Starting therapy can be a really confusing time. What is happening in those awkward silences?

Should you stay in therapy once the crisis that brought you there has passed?

How does talking help, anyway?

Culled from hundreds of client experiences as well as my own - here is some advice as you start therapy.  For more - see my book Starting Therapy: A Book For More Therapy Clients.

1. It is important that you feel some rapport with your therapist from the outset. You have some hard work to do together. So you want to start out with someone you like and respect.  You have choice.

2. Expect resistance - from yourself. Beginning therapy puts all of your issues on alert. By saying you want to address things you are letting yourself know that you are watching and that you care. Expect parts of yourself to act out, be self-destructive, and generally resist the process. You, the adult who has made the decision to get serious need to meet the resistance and bring it to therapy to be explored.

3. Therapy doesn’t feel good all of the time. You arrive in therapy because something isn’t working. You are suffering in a particular way. You want your life to be different. To get to ‘different’ you will in all likelihood have to dig deep and go through a significant personal process that may involve more pain at first rather than less. It looks different for everyone. But most everyone agrees - it is hard work that requires courage and persistence.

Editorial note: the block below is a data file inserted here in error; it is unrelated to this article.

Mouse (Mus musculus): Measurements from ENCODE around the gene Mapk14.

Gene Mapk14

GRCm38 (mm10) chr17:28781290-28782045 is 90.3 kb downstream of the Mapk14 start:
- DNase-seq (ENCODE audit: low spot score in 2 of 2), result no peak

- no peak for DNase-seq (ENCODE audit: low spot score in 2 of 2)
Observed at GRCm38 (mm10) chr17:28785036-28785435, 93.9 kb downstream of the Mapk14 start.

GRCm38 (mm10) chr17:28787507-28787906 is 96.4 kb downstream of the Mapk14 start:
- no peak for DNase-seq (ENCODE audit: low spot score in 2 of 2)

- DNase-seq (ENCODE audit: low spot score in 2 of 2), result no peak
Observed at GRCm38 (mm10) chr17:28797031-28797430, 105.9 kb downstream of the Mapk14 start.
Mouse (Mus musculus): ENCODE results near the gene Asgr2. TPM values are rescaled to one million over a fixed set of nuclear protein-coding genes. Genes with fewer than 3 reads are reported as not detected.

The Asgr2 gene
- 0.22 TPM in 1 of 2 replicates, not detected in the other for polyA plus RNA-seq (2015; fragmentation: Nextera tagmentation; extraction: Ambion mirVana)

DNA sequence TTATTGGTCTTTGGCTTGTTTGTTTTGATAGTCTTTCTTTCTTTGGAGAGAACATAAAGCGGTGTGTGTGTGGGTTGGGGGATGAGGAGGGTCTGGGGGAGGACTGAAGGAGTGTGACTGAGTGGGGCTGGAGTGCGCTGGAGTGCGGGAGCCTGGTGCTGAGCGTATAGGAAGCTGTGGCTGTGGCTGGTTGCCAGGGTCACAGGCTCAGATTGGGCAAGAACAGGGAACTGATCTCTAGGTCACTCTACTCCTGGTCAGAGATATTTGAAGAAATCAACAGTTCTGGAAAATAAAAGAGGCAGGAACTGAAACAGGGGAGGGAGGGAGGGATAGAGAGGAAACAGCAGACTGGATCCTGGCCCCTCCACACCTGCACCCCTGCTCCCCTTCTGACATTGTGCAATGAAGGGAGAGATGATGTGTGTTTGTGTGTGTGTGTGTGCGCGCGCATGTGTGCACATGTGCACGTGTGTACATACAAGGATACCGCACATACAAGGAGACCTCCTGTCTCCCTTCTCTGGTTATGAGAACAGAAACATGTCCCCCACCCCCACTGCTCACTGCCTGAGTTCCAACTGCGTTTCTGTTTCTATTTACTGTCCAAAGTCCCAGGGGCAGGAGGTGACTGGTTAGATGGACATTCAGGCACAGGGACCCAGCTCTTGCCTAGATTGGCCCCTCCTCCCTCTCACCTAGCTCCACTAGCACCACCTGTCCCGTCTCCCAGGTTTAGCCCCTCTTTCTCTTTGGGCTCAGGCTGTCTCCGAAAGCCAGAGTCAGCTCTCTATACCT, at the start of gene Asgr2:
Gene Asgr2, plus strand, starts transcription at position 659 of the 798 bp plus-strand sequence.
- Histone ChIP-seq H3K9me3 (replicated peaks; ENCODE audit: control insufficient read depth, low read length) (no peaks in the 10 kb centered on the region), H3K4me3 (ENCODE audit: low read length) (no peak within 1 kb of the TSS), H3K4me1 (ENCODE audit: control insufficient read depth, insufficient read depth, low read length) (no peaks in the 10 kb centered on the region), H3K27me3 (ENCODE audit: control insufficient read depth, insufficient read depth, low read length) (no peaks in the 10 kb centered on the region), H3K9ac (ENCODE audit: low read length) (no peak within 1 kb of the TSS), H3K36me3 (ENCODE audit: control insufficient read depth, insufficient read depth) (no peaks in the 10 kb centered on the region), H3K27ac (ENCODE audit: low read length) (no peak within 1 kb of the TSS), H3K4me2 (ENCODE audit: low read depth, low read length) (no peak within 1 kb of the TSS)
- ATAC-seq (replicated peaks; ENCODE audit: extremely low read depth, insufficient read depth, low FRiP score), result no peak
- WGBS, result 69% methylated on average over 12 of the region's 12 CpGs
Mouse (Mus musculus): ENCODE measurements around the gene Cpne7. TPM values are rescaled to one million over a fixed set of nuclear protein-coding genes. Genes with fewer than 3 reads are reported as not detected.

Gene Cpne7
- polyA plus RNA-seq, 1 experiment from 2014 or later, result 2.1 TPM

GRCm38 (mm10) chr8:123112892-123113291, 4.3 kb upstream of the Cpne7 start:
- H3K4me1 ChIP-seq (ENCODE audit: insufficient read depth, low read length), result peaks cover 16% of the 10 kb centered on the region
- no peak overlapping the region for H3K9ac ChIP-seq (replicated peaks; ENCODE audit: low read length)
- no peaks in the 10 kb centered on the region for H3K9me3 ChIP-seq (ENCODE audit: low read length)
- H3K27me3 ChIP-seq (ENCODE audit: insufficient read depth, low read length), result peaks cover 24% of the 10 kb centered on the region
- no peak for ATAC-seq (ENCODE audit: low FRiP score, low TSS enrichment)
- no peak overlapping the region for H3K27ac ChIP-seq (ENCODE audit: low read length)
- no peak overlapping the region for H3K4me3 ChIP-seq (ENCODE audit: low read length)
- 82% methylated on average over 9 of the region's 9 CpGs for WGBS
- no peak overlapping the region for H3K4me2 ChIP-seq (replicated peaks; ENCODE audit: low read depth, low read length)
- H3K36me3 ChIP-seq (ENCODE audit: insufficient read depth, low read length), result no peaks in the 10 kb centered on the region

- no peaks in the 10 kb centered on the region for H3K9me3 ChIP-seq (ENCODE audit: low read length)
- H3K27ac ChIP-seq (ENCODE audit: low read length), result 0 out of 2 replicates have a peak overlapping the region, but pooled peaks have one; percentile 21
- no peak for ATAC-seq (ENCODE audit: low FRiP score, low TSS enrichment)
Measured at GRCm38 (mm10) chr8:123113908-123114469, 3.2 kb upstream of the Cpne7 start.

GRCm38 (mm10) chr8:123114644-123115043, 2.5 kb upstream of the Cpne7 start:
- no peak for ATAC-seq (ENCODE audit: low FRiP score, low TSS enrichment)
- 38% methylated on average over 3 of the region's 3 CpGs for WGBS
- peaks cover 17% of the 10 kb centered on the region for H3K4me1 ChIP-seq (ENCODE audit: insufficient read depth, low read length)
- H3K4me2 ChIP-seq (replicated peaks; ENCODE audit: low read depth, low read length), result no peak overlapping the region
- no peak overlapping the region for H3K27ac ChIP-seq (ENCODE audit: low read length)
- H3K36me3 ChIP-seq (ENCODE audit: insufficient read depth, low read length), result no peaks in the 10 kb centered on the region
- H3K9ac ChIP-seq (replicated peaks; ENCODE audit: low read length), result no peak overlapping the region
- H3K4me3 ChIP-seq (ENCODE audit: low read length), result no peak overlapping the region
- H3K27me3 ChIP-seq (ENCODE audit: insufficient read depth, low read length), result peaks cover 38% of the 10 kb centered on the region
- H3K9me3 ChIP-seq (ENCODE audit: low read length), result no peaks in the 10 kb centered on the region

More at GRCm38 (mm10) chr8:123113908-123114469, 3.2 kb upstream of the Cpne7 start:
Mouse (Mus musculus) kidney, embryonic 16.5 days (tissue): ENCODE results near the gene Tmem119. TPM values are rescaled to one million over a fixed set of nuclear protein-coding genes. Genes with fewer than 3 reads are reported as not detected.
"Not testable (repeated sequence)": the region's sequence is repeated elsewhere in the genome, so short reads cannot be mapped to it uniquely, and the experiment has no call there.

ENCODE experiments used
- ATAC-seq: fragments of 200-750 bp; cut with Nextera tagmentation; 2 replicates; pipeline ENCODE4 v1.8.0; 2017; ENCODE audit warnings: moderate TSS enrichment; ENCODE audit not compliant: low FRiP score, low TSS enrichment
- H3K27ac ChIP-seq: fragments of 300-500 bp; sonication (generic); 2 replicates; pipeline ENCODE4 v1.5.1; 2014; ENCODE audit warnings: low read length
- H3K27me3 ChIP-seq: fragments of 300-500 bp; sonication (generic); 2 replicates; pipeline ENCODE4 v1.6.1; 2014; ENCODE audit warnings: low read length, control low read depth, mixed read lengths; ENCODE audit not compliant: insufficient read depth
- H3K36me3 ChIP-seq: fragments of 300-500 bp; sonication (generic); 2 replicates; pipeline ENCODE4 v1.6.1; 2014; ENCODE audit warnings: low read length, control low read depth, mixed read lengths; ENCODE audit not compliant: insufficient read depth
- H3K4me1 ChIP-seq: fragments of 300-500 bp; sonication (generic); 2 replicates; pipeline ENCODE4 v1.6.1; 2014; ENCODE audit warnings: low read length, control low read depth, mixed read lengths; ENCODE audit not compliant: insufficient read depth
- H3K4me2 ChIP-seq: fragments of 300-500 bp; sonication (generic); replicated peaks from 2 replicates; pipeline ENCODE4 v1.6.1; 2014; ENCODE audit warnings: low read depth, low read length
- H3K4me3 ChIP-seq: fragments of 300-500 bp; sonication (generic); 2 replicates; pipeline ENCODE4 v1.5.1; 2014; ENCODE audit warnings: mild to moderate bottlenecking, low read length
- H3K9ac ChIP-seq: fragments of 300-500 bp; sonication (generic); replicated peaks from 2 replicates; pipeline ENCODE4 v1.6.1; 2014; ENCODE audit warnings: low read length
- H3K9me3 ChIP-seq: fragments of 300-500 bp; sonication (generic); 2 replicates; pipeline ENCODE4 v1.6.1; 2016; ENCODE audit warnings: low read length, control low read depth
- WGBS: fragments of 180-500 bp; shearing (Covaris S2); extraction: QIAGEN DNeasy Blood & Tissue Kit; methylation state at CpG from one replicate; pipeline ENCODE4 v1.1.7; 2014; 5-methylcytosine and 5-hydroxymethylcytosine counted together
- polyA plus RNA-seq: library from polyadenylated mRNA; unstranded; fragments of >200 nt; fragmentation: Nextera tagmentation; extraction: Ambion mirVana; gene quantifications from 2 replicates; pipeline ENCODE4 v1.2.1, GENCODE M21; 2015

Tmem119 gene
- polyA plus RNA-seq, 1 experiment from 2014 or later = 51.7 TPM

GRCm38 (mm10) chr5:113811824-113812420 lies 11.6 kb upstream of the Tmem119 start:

4. The process of therapy will involve the unexpected. You don’t know the answers. That’s why you are coming to therapy. Being prepared for this at the outset can make the surprises a bit less disturbing.

5. Ask questions. There are so many different approaches to therapy. And each therapist and client build their own relationship and process together. You have every right to know what is going on and what to expect. Ask whatever you want.

6. Be kind to yourself. Find a way to take care of yourself as you begin. Is it 10 minutes of  journalling at your favourite coffee shop after sessions? A steam at the gym? A walk through the park as the leaves turn? Make time for just being in your week, just as you make time for therapy. Therapy is work. Hard work. The context of kindness to yourself will provide space for that work.

7. Like anything, hard work and perseverance pay off. I used to think I wasn’t a runner. I couldn’t run. Then a friend told me about slow running. And I tried it. And I liked it. And eventually I ran a 10k. And then another. I’m not a serious runner but I can’t say “I don’t run” anymore. Therapy is similar. You come in with ideas about yourself. If you find a way that works for you, and if you stick with it, your view of yourself and your experience will change. In ways you can’t imagine when you start.

If you are beginning therapy this month, I wish you the very best.  There is a lot of writing on this site that you might find interesting.  In particular:  Facts, Should you stay in therapy once the crisis that brought you here has passed?, and How to prepare for your therapy session.  Also check out the Resources page for recommended books.  My book Starting Therapy: A Book For New Clients is also a good introduction if you are thinking about going to therapy or have been at it for a while.